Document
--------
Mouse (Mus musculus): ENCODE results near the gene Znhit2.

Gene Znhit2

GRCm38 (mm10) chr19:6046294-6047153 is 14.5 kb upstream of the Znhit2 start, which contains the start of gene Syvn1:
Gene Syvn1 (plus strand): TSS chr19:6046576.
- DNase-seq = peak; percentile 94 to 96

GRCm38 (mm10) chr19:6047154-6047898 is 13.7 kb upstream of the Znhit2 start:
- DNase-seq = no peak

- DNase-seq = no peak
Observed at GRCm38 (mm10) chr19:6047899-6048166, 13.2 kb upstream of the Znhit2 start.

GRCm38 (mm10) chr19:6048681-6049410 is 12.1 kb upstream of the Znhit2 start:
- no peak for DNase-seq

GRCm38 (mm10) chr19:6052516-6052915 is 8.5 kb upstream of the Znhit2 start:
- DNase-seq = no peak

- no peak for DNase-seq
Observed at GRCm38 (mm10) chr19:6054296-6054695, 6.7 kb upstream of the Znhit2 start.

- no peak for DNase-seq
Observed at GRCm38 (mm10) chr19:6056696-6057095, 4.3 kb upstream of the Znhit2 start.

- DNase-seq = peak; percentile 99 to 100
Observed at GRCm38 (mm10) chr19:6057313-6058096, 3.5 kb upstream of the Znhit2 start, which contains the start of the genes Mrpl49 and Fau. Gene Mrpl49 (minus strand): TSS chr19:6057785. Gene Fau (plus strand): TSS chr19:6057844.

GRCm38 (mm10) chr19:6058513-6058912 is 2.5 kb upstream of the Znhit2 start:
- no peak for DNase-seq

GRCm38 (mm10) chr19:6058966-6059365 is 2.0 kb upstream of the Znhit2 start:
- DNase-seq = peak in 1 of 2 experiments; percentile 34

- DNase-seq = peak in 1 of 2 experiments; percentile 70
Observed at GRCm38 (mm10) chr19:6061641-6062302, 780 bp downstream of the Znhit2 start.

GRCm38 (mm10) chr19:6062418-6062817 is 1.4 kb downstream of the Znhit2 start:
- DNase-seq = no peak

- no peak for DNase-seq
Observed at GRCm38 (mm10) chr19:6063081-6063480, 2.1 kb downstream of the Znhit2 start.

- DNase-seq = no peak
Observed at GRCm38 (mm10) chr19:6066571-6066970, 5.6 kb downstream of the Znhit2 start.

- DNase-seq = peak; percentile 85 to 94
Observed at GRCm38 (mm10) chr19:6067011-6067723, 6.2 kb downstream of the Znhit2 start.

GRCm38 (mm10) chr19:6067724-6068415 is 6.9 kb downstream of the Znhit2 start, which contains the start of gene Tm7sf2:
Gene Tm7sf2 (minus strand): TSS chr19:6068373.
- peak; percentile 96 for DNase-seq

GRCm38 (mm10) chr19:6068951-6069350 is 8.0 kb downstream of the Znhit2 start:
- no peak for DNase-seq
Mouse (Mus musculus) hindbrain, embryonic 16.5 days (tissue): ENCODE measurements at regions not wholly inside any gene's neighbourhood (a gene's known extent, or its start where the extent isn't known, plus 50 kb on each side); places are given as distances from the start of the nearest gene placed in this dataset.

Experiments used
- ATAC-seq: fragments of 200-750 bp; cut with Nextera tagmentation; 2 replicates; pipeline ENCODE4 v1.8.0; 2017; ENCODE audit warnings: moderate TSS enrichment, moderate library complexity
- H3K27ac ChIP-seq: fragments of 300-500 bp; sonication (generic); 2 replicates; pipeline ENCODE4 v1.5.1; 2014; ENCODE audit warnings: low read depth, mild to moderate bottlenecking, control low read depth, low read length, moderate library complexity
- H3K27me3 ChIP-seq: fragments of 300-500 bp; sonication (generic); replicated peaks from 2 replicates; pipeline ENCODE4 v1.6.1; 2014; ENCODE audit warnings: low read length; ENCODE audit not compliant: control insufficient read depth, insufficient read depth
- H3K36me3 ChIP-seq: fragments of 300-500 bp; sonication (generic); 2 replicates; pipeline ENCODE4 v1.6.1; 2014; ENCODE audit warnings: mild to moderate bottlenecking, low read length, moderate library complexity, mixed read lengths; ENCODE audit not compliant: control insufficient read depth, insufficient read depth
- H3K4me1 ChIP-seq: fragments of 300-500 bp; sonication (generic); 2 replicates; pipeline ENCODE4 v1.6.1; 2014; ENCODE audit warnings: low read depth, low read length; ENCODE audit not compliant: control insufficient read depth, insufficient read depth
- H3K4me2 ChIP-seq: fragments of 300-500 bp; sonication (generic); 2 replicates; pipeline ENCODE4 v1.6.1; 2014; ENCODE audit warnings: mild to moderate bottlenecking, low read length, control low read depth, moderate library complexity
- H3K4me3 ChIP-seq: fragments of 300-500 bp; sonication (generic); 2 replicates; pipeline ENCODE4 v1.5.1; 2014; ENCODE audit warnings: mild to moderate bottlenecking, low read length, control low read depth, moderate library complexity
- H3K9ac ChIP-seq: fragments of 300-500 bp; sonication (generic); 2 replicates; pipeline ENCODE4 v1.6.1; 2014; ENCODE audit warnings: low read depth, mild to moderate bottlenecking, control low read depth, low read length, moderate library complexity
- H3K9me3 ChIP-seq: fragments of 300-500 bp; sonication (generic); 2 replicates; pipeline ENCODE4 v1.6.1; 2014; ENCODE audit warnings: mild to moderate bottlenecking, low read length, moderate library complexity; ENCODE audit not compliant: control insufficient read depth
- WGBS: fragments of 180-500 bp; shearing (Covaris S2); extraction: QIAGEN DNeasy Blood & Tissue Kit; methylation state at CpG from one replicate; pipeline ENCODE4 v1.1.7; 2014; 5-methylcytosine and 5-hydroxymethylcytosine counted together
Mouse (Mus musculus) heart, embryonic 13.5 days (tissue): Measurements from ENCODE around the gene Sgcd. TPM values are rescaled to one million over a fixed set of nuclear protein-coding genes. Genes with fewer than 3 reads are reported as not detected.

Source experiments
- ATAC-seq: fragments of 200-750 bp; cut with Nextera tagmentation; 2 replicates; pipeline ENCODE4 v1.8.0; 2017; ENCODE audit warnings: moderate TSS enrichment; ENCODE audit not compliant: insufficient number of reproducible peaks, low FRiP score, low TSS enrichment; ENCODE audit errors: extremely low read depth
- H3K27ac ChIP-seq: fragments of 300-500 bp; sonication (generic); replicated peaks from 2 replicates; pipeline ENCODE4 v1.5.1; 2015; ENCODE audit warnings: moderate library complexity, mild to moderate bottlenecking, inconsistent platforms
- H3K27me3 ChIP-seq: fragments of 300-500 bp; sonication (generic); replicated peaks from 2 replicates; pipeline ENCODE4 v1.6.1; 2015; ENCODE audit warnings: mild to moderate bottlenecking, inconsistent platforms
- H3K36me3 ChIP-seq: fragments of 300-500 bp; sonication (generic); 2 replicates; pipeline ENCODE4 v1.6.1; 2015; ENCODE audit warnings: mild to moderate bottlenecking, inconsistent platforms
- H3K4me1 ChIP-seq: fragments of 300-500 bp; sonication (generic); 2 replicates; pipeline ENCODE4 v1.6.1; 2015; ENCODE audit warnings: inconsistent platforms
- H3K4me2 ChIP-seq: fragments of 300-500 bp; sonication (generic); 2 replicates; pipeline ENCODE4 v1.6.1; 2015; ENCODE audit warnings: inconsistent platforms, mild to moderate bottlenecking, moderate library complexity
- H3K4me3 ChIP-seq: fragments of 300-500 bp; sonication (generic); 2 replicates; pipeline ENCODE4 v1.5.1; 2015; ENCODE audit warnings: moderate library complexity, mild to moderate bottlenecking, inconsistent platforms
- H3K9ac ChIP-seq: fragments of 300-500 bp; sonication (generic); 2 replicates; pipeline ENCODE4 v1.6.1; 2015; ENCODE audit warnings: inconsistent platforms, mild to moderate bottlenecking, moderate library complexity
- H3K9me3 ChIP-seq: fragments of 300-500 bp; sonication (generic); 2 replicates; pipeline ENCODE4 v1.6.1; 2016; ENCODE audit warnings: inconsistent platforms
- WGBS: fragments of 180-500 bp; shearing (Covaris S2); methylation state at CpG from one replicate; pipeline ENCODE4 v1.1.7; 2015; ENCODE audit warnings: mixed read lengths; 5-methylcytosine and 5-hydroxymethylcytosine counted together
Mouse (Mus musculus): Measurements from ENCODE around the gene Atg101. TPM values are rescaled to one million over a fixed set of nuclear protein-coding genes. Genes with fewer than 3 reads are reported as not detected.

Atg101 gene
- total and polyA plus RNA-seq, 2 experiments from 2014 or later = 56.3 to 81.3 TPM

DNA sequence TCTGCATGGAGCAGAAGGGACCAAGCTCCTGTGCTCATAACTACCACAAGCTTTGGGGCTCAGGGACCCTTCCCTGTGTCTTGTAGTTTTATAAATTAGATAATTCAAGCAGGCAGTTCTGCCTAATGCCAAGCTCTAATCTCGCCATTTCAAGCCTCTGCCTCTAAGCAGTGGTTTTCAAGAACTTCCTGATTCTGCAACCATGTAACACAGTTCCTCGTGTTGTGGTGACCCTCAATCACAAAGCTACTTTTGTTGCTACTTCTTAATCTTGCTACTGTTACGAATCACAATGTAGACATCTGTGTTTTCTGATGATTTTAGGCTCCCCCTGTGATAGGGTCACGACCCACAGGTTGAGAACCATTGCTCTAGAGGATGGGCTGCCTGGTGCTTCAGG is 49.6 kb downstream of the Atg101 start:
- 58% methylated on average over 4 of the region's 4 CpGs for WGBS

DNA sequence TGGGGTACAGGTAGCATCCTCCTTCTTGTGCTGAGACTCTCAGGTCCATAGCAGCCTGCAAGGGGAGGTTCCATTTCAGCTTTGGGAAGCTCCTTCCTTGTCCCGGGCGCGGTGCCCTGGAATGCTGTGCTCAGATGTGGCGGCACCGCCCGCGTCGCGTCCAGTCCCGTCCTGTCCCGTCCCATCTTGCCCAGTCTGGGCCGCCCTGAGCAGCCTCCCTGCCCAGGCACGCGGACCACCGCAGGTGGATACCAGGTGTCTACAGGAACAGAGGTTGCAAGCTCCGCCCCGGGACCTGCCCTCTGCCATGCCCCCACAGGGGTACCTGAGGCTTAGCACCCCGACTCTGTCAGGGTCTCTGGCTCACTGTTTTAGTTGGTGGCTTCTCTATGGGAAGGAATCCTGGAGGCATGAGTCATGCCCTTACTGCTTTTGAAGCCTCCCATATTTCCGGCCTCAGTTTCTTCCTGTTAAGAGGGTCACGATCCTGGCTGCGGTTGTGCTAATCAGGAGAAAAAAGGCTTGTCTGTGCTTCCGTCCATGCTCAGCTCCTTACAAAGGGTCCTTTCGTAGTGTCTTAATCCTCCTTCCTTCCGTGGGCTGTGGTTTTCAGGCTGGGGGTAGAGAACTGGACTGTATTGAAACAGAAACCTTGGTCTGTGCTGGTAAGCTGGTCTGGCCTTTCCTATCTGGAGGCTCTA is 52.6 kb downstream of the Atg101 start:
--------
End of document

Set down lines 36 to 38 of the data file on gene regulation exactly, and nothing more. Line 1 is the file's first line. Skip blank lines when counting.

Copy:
- peak; percentile 96 for DNase-seq

GRCm38 (mm10) chr19:6068951-6069350 is 8.0 kb downstream of the Znhit2 start:
- no peak for DNase-seq